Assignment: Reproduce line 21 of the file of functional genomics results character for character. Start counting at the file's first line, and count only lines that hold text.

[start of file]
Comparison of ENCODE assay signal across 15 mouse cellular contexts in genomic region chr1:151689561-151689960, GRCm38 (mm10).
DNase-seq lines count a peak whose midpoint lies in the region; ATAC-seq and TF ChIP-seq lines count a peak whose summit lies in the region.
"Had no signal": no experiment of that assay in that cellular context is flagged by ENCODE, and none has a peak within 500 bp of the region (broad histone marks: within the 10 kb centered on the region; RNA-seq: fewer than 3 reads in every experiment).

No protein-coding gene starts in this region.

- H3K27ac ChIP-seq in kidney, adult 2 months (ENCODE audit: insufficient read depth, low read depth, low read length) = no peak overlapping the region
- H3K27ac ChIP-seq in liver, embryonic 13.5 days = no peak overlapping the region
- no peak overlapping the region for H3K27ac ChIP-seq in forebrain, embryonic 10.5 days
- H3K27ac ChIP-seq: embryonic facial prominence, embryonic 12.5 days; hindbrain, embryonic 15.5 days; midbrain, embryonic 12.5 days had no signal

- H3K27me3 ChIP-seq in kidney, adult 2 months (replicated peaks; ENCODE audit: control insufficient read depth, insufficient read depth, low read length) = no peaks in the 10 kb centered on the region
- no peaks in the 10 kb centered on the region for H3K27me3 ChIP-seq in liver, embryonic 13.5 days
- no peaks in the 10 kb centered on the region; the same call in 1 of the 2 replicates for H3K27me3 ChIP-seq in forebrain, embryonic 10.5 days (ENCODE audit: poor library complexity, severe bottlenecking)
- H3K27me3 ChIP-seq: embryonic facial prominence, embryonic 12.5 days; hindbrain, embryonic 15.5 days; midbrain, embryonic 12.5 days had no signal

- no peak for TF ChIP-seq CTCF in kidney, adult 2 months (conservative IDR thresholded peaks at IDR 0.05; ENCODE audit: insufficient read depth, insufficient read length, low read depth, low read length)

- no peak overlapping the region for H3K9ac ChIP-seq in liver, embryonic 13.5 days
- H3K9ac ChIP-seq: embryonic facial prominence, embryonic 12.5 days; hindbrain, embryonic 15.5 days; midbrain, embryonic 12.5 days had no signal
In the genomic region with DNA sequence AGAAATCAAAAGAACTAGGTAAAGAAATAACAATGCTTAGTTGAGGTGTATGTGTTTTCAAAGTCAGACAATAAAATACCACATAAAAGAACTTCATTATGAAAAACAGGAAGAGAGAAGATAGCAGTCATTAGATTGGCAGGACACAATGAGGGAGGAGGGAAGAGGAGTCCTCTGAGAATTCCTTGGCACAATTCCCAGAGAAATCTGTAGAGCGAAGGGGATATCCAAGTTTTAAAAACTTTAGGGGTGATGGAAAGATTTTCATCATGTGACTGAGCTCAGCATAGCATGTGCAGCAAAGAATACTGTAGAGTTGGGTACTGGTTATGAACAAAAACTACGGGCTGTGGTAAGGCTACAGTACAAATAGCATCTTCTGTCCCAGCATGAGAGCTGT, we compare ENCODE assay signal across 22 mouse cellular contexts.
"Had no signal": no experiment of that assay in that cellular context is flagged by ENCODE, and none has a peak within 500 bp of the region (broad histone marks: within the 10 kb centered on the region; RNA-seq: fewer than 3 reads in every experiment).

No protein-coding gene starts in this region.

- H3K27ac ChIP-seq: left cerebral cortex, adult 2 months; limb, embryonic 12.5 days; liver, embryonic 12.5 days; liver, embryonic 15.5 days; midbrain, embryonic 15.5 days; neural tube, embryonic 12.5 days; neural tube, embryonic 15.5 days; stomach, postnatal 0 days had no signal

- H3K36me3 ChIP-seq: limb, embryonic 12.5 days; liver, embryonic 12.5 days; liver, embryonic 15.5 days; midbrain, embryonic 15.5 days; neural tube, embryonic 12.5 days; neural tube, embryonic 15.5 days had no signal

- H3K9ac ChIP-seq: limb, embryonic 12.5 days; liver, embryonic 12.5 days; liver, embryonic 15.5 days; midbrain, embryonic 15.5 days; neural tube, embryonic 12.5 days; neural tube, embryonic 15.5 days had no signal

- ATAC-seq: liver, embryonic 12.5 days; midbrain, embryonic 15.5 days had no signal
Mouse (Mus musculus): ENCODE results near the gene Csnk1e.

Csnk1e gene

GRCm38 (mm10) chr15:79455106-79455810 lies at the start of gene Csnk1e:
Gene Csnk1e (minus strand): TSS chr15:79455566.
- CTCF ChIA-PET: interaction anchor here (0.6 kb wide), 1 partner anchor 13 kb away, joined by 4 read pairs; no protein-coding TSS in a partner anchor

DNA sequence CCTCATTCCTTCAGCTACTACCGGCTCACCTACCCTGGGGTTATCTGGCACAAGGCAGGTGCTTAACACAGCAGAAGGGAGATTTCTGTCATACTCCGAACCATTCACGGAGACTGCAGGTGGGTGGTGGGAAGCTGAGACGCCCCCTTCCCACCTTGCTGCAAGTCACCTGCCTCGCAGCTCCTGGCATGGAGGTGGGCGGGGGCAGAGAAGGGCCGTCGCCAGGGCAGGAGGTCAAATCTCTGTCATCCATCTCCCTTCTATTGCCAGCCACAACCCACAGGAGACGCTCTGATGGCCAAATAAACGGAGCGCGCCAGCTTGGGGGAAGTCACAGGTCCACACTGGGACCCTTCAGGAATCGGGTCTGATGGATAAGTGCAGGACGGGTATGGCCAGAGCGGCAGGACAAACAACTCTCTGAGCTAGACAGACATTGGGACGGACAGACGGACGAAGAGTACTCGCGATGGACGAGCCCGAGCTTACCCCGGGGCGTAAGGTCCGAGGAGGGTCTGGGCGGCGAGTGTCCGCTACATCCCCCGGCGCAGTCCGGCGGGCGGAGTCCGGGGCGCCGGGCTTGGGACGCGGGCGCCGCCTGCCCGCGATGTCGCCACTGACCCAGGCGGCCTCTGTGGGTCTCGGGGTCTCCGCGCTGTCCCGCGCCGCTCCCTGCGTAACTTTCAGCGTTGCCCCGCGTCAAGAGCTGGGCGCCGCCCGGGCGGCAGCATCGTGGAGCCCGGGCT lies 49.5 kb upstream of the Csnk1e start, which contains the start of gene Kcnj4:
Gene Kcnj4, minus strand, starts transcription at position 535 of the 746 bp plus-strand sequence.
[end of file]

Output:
- H3K9ac ChIP-seq: limb, embryonic 12.5 days; liver, embryonic 12.5 days; liver, embryonic 15.5 days; midbrain, embryonic 15.5 days; neural tube, embryonic 12.5 days; neural tube, embryonic 15.5 days had no signal